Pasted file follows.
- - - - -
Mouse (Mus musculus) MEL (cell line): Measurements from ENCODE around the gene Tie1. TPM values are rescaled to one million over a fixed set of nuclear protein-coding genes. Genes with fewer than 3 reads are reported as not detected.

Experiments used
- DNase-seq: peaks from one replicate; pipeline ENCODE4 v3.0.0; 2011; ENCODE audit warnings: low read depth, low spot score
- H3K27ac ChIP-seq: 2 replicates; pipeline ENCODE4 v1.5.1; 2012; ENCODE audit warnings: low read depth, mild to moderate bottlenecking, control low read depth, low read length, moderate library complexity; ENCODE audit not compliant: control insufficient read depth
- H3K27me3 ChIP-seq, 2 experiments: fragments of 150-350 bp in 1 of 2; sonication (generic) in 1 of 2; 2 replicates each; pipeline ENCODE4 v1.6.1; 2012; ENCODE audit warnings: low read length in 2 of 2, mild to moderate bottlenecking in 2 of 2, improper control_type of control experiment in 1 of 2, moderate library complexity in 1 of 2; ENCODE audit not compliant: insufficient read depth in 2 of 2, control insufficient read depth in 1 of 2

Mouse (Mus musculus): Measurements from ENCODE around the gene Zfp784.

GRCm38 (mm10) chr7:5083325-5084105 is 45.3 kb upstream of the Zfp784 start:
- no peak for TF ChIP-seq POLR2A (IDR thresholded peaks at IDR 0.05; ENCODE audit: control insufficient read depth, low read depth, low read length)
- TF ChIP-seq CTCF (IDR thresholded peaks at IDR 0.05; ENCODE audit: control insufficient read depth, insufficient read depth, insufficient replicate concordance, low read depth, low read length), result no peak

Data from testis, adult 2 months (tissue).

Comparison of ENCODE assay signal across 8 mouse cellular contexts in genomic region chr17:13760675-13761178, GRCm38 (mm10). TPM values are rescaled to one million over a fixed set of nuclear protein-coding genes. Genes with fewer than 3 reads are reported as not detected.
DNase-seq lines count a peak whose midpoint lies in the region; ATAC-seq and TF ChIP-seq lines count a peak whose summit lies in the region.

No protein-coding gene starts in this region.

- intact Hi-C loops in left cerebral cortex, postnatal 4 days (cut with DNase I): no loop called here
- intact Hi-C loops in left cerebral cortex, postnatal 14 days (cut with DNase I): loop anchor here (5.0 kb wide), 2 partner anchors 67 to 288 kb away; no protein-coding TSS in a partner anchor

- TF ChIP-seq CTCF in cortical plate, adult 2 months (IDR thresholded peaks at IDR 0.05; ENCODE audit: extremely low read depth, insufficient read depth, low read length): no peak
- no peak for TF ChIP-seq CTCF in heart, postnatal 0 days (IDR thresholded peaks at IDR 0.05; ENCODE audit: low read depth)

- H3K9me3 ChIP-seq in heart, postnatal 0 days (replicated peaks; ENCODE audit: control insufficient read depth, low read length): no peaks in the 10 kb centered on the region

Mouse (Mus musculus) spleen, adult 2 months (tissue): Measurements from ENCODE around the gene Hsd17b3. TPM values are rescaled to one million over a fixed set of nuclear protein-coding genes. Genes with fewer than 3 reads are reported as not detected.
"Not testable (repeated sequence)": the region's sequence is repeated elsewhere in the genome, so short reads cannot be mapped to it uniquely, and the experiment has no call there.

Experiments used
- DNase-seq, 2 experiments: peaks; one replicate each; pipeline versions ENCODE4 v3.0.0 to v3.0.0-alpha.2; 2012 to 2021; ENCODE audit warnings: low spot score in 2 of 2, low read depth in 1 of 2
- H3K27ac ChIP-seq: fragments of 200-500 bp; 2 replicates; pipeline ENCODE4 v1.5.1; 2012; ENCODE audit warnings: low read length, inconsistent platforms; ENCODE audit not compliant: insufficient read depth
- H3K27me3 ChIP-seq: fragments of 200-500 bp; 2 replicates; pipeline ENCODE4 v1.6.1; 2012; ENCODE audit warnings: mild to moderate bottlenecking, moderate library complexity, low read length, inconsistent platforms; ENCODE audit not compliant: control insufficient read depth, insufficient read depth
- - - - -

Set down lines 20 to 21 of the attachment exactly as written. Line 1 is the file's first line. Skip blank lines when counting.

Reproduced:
"Not testable (repeated sequence)": the region's sequence is repeated elsewhere in the genome, so short reads cannot be mapped to it uniquely, and the experiment has no call there.

Experiments used